Across are barrels of wine to be consecrated at Meiji Jingu.  These have been offered by the celebrated wineries of Bourgogne in France on the initiative of Mr. Yasuhiko Sata, Representative, Hourse of Burgundy in Tokyo, Honorary Citizen of Bourgogne and owner of the Chateau de Chailly Hotel-Golf.

Provenance of the Bourgogne Wine for Consecration

Yoyogi Park: 2-1 Yoyogikamizonocho, ShibuyaTokyo 151-0052, Japan.  Tel: +81 3-3469-6081.

How to Get There: The park is located near the JR Line’s Harajuku Station or Yoyogi Station, or Tokyo Metro’s Meiji-Jingumae Station. 

Zōjō-ji Temple (Tokyo, Japan)

Zojo-ji Temple

It was our fourth day in Tokyo and, after breakfast at the hotel, we visited the San’en-zan Zōjō-ji (三縁山増上寺), a Jōdo-shū Buddhist temple located in the Shiba neighborhood of Minato.  The main temple of the Jōdo-shū (“Pure Land”) Chinzei sect of Buddhism in the Kantō region, it was founded in 1393 as the sect’s eastern Japan seminary.

Daimon Main Gate

During the Edo period, Zōjō-ji, together with Kan’ei-ji, were notable for their relationship with the Tokugawa clan, the rulers of Japan.  Zōjō-ji was the Tokugawa‘s family temple and six of the 15 Tokugawa shoguns were buried in the Taitoku-in Mausoleum in the temple grounds. Kazu-no-Miya ChikakoTokugawa Iemochi’s wife, is also buried in Zozo-ji. Tokugawa Ieyasu had the temple moved, first to Hibiya and then, in 1598, at the time of expansion of Edo Castle, to its present location.

Approaching the Sangedatsumon

With the fall of the Tokugawa shogunate, the grounds took on the character of a public park. Parts of the former grounds of the temple are now occupied by a park and two hotels. The 65-hectare Shiba Park, Japan’s oldest public park (designated as such in 1873), is built around the temple, with the Tokyo Tower standing beside it.

Shiba Park

At its peak, the temple grounds covered an area of 826,000 sq. m. and contained 48 subsidiary temples, over 3000 priests and 150 temple schools but, following the decline of Buddhism during the Meiji period (1868-1912), the temple’s original buildings, temples, mausoleums and the cathedral were destroyed by fire, natural disasters or burned in air raids during the Bombing of Tokyo in World War II.

Tokyo Tower

After the war, reconstruction began.  In 2015, a Treasure Gallery was opened on the underground level of the Daiden.  Currently, it houses paintings of Kanō Kazunobu and a model of the Taitoku-in Mausoleum. Additional graves are located in the cemetery behind the Daiden.

A concrete myojin-style torii just to the right of the daibonsho

From our hotel, we walked to the nearby Akasaka-Mitsuke Station and took the short, 12-min train ride to the Hamamatsucho Station on the JR Yamanote and JR Keihin-Tohoku Line. The temple was a 10-min. walk from the station. It is the first indication that we have reached Zojo-ji Temple is the Daimon Gate, the concrete reconstruction of original main gate of Zojo-ji destroyed during World War II. As it is now located along a street, cars pass underneath it.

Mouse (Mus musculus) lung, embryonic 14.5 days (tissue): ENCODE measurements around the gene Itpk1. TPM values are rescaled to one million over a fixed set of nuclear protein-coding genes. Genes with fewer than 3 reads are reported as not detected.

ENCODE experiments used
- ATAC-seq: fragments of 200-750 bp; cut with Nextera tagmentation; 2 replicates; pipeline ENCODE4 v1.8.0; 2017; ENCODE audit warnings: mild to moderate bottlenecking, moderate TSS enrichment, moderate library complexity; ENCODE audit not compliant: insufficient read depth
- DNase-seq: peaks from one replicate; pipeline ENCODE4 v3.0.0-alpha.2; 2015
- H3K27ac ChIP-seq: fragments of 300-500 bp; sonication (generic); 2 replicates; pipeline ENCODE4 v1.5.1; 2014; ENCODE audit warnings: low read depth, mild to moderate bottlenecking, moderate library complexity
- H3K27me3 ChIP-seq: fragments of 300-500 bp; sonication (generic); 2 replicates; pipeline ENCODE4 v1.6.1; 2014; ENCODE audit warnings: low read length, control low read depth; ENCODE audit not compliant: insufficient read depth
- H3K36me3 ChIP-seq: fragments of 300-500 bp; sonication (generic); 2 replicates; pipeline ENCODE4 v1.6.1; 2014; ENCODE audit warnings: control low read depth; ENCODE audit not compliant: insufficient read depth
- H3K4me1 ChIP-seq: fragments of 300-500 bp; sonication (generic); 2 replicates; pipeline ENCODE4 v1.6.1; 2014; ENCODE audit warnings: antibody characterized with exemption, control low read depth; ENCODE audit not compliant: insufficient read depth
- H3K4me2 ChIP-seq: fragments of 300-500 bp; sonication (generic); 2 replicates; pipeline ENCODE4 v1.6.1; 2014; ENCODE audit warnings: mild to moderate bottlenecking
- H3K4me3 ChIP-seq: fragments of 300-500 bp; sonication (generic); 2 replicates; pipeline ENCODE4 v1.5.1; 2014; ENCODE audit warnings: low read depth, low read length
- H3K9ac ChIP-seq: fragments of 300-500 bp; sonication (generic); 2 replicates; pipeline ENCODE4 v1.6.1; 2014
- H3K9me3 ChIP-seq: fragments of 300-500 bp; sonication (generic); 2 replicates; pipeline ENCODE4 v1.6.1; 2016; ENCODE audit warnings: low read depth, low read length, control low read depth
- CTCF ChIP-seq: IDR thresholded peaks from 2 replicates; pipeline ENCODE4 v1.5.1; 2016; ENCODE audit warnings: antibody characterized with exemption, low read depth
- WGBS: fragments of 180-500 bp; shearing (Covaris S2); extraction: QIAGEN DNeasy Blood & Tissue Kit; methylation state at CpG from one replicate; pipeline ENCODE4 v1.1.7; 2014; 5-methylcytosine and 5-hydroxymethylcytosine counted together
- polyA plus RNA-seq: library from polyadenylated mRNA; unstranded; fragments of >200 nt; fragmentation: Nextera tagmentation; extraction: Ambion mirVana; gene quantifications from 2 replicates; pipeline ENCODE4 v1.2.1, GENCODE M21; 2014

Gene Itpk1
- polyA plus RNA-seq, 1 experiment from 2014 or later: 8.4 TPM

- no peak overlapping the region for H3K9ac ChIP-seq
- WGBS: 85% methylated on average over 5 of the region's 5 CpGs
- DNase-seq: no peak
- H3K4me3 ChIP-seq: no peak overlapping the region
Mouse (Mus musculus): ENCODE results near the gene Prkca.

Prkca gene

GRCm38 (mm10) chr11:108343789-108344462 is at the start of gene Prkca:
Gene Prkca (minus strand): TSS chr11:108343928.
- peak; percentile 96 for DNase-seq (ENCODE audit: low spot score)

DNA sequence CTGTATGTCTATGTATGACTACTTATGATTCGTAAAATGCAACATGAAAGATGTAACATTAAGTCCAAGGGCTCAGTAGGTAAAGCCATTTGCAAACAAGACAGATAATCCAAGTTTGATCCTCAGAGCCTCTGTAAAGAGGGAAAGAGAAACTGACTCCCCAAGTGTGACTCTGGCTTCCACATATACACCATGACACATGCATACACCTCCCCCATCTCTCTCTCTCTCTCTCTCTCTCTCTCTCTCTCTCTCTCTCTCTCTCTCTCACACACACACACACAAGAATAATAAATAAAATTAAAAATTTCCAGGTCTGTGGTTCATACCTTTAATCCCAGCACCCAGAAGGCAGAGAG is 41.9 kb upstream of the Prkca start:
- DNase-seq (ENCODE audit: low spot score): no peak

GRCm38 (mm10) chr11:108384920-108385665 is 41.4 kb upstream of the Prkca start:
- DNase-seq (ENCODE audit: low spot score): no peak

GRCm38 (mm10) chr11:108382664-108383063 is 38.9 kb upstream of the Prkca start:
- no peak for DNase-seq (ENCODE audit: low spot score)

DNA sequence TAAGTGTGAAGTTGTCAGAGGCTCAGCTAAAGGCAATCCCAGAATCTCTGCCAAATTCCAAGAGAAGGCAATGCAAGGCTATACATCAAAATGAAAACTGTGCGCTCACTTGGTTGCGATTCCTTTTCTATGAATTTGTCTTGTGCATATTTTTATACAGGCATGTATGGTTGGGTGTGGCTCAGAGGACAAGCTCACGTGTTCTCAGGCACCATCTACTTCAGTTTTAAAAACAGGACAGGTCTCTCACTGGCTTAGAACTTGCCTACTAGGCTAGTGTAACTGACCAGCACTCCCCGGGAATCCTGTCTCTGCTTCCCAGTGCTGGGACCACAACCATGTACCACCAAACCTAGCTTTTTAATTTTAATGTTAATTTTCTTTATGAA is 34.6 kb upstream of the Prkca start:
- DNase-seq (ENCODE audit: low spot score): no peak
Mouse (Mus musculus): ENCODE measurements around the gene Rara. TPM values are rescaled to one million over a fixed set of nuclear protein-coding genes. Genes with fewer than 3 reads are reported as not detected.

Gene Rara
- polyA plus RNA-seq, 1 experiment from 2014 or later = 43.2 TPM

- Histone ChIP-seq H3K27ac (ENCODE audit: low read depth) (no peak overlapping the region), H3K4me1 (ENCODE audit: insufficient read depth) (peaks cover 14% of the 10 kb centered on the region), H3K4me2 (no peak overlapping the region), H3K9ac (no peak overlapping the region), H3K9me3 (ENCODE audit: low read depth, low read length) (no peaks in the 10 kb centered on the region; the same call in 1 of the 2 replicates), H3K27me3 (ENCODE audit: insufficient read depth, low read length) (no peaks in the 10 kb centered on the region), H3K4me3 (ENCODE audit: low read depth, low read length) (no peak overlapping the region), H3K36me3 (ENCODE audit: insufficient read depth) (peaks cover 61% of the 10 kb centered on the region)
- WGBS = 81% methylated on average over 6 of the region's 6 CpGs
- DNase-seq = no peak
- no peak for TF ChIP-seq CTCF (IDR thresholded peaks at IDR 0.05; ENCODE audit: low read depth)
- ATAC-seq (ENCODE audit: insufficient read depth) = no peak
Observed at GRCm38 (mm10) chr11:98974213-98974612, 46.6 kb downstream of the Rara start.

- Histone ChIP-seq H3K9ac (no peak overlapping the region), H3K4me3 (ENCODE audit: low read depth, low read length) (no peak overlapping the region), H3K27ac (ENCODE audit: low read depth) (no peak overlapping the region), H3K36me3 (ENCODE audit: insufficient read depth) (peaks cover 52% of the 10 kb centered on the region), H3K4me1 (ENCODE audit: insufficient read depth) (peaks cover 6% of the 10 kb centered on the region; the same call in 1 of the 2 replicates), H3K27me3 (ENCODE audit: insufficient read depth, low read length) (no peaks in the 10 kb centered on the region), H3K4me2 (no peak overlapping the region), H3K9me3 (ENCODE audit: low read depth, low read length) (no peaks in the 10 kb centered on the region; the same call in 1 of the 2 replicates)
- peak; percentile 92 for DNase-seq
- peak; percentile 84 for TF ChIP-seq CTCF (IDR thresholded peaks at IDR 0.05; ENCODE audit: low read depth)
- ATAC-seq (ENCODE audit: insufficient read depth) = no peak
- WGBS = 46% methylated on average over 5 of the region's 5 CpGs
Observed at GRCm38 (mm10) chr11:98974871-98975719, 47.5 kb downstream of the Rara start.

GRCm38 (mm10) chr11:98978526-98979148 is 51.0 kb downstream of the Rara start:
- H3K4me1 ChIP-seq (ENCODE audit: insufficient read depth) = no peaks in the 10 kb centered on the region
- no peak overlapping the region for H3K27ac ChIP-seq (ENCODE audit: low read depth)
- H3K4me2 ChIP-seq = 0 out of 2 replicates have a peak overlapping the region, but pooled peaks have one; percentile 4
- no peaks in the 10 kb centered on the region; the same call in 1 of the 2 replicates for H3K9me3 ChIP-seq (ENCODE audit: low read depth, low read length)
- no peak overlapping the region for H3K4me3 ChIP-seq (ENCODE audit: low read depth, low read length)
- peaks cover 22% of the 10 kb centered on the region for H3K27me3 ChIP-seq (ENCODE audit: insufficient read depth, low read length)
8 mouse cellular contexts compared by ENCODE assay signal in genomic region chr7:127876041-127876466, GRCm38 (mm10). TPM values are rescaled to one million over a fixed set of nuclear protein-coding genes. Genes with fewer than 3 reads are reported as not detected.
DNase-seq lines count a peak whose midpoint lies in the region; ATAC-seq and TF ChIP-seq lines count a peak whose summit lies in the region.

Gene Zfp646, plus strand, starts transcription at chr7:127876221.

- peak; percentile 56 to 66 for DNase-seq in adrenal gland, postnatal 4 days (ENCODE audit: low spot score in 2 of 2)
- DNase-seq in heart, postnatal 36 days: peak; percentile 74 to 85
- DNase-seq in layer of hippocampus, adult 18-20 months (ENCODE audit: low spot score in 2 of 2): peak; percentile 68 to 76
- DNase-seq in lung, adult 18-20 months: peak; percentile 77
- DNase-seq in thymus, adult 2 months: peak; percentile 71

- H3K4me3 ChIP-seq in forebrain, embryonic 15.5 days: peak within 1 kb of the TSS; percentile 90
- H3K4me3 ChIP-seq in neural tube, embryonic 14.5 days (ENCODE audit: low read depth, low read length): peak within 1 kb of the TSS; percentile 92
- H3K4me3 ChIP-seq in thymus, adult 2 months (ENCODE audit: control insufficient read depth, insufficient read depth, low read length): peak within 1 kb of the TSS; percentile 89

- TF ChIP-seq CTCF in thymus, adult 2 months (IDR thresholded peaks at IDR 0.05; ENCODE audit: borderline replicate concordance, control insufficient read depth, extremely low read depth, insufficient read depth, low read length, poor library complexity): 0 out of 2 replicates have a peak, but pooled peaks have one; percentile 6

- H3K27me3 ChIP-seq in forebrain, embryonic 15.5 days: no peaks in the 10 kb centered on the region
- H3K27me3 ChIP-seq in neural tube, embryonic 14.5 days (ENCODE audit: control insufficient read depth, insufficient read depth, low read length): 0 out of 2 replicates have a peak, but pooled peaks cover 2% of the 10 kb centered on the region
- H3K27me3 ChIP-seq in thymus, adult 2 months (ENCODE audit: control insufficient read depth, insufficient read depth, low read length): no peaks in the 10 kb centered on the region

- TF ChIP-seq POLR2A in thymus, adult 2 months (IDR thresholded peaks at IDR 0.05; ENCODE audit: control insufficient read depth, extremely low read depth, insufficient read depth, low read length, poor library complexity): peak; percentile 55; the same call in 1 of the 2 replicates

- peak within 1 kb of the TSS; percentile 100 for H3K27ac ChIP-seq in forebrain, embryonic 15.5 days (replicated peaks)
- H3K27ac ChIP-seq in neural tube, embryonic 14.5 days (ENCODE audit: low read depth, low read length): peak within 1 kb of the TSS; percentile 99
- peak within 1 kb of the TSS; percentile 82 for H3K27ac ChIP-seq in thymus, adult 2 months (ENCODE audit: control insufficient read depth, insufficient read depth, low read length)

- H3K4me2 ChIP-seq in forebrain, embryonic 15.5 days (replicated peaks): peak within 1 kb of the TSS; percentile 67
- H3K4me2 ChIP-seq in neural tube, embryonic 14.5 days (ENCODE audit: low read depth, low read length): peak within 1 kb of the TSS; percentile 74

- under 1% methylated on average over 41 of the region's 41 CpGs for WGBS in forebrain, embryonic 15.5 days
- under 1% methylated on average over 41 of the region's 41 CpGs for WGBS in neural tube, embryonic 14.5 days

Sangedatsumon

About 200 m. past the Daemon Gate is the temple’s  famous, 21 m. (69 ft.) high, 17.6 m. deep and 28.7 m. wide, 2-storey Sangedatsumon (仏殿), which serves as the inner main gate.  San means “three,” gedatsu means moksha or liberation/freedom, and mon means “gate.” Dating from 1622, it is the temple’s only original structure to survive the Second World War and is, therefore, the oldest wooden building in Tokyo. It has been designated an Important Cultural Property.

Entering the temple via the Kuromon (Black Gate)

The majestic and magnificent, vermilion lacquered gate was designed in three sections to symbolize the three stages that one must pass through to achieve nirvana. If someone passes through the gate, he can free himself from the three passions of greed (貪 Ton), hatred (瞋 Shin) and foolishness (癡 Chi).

Bryan, Grace, Jandy, Kyle and Cheska at the Ji-unkaku Hall

On the upper floor of the gate are enshrined an image of Gautama Buddha (Shakyamuni), flanked by Samantabhadra and Manjusri (two attendant bodhisattvas), and statues of the Sixteen Arhats (disciples of the Buddha), all created by Buddhist image sculptors of Kyoto when Zojo-ji was built.

Image of Shoso Shonin

We entered the temple via the  Kuromon (Black Gate) which dates back to the mid to late 17th century. Immediately to the left is the Ji-unkaku Hall.  It has a multi-purpose hall on the ground floor.  A long flight of stairs brought us to the Kaisando on the second floor.  It enshrines an image of  Shoso Shonin, the founder of Zojo-ji.

Daiden (Main Hall)

The Daiden (Great Hall), rebuilt in 1974, is a blend of traditional Buddhist temple architecture and modern architecture. It enshrines the main image (honzon)  of the Amida Yosai Buddha which was made during the Muromachi Period (1336-1573).  To the right of the Amida Buddha is an image of Great Teacher Shandao, who perfected China’s Jodo (Pure Land) Buddhism), while at its left is an image of Honen Shonin (who founded Japan’s Jodo Shu).

The author beside the Shoro (Bell Tower)

Other structures within the grounds include the Ankokuden, the Kyozo (Sutra Repository), the Shoro (bell tower), Enko Daishi Hall and Koshoden. The Enko Daishi Hall enshrines Enko-daishi, another name of Honen, who is the sect founder of Jodo Buddhism.  The Dai-Nokotsudo (or Shariden), made with stone in 1933, is where the bones of the deceased are stored.

Bryan, Kyle and Cheska at the Dai-Nokotsudo (Shariden)